The Micro DE project was a scoping and feasibility study to identify opportunities for micro-generation storage and control technology development at an individual dwelling level in the UK. The study investigated the potential for reducing energy consumption and CO2 emissions through Distributed Energy (DE) technologies. This was achieved through the development of a segmented model of the UK housing stock supplemented with detailed, real-time supply and demand energy-usage gathered from field trials of micro distributed generation and storage technology in conjunction with building control systems. The outputs of this project now feed into the Smart Systems and Heat programme.
This deliverable is number 2 of 7 in Work Package 3. It summarises the findings of two rounds of interviews carried out on participants of the 18 home field trial carried out as part of WorkPackage 2. First round interviews were carried out prior to the 2010/11 heating season, second round interviews after the heating season. The findings from these interview have been included in report D3.7 : Final project report together with outputs from other deliverables within Work Package 3
This report is one of seven reports presenting the findings and recommendations from the ETI Micro Distributed Energy project, a scoping and feasibility study to determine the opportunity for Distributed Energy (DE) technology development. The report deals specifically with the potential contribution of building Energy Services Management (ESM) systems in the residential setting.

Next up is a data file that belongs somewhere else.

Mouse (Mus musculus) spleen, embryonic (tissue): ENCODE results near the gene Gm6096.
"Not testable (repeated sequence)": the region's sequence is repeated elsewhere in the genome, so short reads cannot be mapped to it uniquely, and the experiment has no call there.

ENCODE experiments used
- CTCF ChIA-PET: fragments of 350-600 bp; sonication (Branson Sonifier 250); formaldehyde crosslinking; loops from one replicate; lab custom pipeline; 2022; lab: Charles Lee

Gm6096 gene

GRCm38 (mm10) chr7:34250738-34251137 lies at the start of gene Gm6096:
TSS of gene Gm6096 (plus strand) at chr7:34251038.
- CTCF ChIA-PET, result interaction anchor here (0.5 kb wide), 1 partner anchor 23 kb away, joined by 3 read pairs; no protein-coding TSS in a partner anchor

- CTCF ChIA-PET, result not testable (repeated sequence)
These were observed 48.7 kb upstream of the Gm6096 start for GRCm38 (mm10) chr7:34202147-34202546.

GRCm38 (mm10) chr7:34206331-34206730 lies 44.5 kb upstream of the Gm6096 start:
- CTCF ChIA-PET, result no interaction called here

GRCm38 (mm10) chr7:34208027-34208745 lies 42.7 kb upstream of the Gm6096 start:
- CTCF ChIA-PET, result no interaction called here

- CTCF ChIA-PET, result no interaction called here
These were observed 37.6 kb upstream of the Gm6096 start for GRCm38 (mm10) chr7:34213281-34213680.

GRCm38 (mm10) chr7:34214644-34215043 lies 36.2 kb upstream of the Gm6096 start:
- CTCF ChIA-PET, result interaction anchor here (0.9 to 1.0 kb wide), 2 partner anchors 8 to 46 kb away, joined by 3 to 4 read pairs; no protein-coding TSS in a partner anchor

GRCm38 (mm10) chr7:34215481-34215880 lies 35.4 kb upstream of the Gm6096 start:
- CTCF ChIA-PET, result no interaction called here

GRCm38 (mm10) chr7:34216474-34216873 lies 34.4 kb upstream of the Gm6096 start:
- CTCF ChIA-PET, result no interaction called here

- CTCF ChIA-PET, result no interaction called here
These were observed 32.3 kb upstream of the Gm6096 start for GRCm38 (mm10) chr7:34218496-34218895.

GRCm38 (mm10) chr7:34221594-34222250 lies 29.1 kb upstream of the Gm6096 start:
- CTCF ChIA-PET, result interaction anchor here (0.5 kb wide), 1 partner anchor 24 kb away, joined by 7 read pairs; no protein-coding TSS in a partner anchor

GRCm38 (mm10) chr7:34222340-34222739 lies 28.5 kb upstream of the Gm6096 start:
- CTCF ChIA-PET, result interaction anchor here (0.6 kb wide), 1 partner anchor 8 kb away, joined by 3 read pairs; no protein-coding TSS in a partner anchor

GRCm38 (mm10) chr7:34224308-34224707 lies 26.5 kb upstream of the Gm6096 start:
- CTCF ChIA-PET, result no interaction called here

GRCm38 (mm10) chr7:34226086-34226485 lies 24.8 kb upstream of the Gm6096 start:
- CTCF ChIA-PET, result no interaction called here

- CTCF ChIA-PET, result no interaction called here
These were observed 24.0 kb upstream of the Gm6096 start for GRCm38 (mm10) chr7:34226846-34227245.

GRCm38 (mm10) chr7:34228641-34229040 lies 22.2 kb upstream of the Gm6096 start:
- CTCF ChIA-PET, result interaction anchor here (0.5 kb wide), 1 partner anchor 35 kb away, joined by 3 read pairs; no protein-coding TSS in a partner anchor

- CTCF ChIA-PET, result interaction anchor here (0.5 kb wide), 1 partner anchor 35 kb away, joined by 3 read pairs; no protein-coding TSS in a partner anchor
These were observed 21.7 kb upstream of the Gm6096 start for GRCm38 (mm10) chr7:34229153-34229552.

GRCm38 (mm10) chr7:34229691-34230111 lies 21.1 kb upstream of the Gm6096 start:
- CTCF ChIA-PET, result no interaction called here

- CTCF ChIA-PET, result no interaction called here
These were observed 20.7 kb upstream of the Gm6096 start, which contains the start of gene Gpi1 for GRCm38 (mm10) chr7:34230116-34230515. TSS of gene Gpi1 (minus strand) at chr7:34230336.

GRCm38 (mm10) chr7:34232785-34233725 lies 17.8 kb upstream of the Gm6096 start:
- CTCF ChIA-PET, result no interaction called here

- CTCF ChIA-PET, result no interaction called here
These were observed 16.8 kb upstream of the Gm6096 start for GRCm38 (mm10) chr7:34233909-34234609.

The report outlines the findings from a series of interviews conducted with the occupants of eighteen field trial homes. Each field trial home had at least one of the following technologies installed:
Photovoltaic (PV) panels,
Solar Thermal Hot Water (STHW) systems,
Air Source Heat Pumps or Ground Source Heat Pumps (GSHP).
The findings indicate that the key investment drivers for early adopters of Micro DE technologies were:
saving money on energy bills,
reducing their carbon footprint and impact on climate change,
reducing their reliance on oil and gas (concerns over rising prices and future supplies).
The findings suggest that financial incentives such as feed in tariffs and the Green Deal are likely to be important future drivers. Financial incentives are likely to make PV panels in particular more attractive to consumers.